SOUTH PITTSBURG, Tenn.—Even though city administrators have moved in recent months to clean up the town’s oldest cemetery, some residents say the work already has gone far enough.
Mayor Mike Killian said the town has spent more than $6,000 trying to clean up the isolated site, known as City Cemetery.
“We want to get some access to the cemetery,” he said. “People e-mail us and write letters about not being able to get up there.”
The cemetery, on the south side of South Pittsburg Mountain, dates back as early as 1840. With an estimated 1,600 graves, it includes the burial places of some of the town’s first settlers.
City officials said they are looking into the possibility of completing the old road that runs through the cemetery so it would encircle the area and provide better access.
However, the existing road already is a sore point for some residents.
Gladys Wooten, who has family members buried in the cemetery, said that when the town built the present road through the graveyard, some graves were moved to a different area without the family’s consent. A grievance against the city was filed with state officials years ago, she said, but nothing was done.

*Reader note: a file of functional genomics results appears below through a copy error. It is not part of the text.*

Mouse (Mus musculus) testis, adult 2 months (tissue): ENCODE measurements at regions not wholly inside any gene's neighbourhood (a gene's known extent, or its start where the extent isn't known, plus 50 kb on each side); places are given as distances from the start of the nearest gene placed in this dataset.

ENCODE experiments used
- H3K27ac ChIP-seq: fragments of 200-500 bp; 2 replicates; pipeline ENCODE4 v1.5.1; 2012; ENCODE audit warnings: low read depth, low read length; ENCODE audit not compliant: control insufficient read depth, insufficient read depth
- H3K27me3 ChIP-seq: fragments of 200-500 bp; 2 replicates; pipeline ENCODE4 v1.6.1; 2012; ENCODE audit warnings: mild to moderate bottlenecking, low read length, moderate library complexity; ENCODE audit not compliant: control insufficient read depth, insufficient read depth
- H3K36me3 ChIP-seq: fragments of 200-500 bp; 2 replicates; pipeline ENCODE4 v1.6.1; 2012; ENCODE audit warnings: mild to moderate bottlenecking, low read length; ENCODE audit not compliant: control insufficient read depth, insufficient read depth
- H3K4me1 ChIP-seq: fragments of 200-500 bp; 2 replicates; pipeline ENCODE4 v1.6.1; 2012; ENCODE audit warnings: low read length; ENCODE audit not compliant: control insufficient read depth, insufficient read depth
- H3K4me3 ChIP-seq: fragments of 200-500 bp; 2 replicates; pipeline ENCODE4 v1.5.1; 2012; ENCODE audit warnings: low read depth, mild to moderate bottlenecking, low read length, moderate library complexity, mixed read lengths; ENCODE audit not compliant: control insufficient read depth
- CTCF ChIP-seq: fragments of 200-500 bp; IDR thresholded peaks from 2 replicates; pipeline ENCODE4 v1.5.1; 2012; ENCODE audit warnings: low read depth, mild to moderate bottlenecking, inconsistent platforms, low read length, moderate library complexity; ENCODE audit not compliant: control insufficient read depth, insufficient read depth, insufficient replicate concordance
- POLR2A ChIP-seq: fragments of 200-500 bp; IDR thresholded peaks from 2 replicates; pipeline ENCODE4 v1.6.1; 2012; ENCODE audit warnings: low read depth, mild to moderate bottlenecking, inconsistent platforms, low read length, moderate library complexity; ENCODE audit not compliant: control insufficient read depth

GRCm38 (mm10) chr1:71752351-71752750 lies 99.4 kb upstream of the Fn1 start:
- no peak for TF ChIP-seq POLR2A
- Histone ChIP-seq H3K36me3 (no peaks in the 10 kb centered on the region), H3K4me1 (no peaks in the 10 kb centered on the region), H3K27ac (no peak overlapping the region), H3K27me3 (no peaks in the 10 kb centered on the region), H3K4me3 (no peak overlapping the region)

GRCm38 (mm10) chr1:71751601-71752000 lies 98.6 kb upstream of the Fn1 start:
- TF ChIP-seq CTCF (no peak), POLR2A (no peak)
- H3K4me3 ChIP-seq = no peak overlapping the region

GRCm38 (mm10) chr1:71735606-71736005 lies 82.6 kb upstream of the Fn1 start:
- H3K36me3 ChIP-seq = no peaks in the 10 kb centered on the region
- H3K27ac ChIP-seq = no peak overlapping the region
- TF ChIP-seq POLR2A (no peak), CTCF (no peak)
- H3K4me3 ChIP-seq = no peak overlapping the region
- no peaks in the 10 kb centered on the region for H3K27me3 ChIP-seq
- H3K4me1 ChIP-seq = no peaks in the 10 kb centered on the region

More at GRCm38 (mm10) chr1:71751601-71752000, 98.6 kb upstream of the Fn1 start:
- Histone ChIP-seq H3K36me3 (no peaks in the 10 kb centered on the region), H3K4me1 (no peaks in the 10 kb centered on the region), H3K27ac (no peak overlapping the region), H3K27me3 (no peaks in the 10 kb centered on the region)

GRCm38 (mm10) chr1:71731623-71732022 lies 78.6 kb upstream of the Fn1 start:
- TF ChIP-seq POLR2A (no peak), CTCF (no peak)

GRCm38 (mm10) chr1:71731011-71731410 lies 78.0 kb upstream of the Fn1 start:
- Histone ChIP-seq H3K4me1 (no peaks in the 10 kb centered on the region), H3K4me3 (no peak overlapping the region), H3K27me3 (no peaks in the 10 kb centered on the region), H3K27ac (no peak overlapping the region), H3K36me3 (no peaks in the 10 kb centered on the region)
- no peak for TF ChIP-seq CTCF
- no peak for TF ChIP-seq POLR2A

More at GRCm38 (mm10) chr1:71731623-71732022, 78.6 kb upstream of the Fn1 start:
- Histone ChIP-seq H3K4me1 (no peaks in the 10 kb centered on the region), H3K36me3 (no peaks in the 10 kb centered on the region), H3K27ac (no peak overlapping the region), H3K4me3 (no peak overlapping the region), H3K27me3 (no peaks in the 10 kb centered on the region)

“I want [local officials] to address the problem,” she said. “I’m talking about my family, and there has been a desecration. That’s not where they were.”
Killian said the road was built many years ago, and there’s little the town can do about it now.
“The older people [in the town] are telling me that road has been there as long as they can remember,” he said. “The right-of-way has destroyed some graves, too. I’ve got a map that shows that road was there many, many decades ago. I know since I’ve been mayor no road work has been done up there.”
City Commissioner Charles Reynolds said he has driven along the road one time — and that’s enough for him.
“I guess I got 50 feet up in there, and I made myself a promise: The only way I’d go back would be if I was carried,” he said. “I was not too happy with the condition of that cemetery.”
Monroe Powers, a resident who served on the City Commission for years, said he does not want to see more roadwork done around the cemetery.
“[The town] has destroyed eight graves putting that road in,” he said. “I don’t know whose idea that was. It was certainly not mine. You don’t destroy graves to build roads.”
Killian said the city plans to install some steps or small bridges where assistance is needed to access some areas of the graveyard.
For now, any road extension project will remain on hold, officials said.
“All we have done is cut brush and do that kind of thing,” Killian said. “I would be happy to file charges against whoever [desecrated those graves], but nothing we’ve done here has hurt anything. We’ve been very careful.”
Ryan Lewis is based in Marion County. Contact him at email@example.com.
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